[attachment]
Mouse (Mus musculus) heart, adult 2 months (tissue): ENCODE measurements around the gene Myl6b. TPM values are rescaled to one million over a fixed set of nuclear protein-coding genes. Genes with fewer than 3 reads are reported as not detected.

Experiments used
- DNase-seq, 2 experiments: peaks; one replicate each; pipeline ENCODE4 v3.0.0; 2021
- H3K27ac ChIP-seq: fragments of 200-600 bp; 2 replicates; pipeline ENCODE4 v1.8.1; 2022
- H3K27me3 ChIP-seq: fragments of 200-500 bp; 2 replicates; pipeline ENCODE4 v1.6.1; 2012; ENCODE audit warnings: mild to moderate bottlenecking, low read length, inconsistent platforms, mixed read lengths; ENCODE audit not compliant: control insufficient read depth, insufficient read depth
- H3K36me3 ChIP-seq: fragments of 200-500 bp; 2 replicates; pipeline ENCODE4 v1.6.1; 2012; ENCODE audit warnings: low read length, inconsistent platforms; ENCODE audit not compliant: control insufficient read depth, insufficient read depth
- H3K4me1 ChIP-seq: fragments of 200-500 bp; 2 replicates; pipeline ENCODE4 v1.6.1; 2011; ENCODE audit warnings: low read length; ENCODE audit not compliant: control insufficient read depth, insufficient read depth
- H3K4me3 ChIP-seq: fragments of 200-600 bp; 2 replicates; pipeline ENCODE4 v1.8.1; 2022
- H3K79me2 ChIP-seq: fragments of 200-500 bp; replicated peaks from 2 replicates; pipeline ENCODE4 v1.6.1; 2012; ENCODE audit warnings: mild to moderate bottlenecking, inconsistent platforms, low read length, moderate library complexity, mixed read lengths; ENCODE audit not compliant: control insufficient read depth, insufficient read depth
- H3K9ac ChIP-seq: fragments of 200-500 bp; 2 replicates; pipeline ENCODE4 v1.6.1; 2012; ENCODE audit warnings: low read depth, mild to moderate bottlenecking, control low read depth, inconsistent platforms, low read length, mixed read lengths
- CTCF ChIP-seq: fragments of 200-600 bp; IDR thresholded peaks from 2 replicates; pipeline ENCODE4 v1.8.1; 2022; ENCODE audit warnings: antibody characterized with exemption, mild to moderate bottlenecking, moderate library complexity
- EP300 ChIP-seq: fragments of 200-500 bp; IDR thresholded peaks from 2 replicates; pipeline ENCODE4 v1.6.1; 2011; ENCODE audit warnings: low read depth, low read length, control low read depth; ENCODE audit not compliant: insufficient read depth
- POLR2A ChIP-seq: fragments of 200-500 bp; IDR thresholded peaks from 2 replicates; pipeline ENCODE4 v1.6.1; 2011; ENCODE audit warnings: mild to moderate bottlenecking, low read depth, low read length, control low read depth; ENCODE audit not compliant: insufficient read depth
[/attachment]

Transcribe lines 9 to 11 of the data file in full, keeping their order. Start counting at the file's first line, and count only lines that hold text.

- H3K79me2 ChIP-seq: fragments of 200-500 bp; replicated peaks from 2 replicates; pipeline ENCODE4 v1.6.1; 2012; ENCODE audit warnings: mild to moderate bottlenecking, inconsistent platforms, low read length, moderate library complexity, mixed read lengths; ENCODE audit not compliant: control insufficient read depth, insufficient read depth
- H3K9ac ChIP-seq: fragments of 200-500 bp; 2 replicates; pipeline ENCODE4 v1.6.1; 2012; ENCODE audit warnings: low read depth, mild to moderate bottlenecking, control low read depth, inconsistent platforms, low read length, mixed read lengths
- CTCF ChIP-seq: fragments of 200-600 bp; IDR thresholded peaks from 2 replicates; pipeline ENCODE4 v1.8.1; 2022; ENCODE audit warnings: antibody characterized with exemption, mild to moderate bottlenecking, moderate library complexity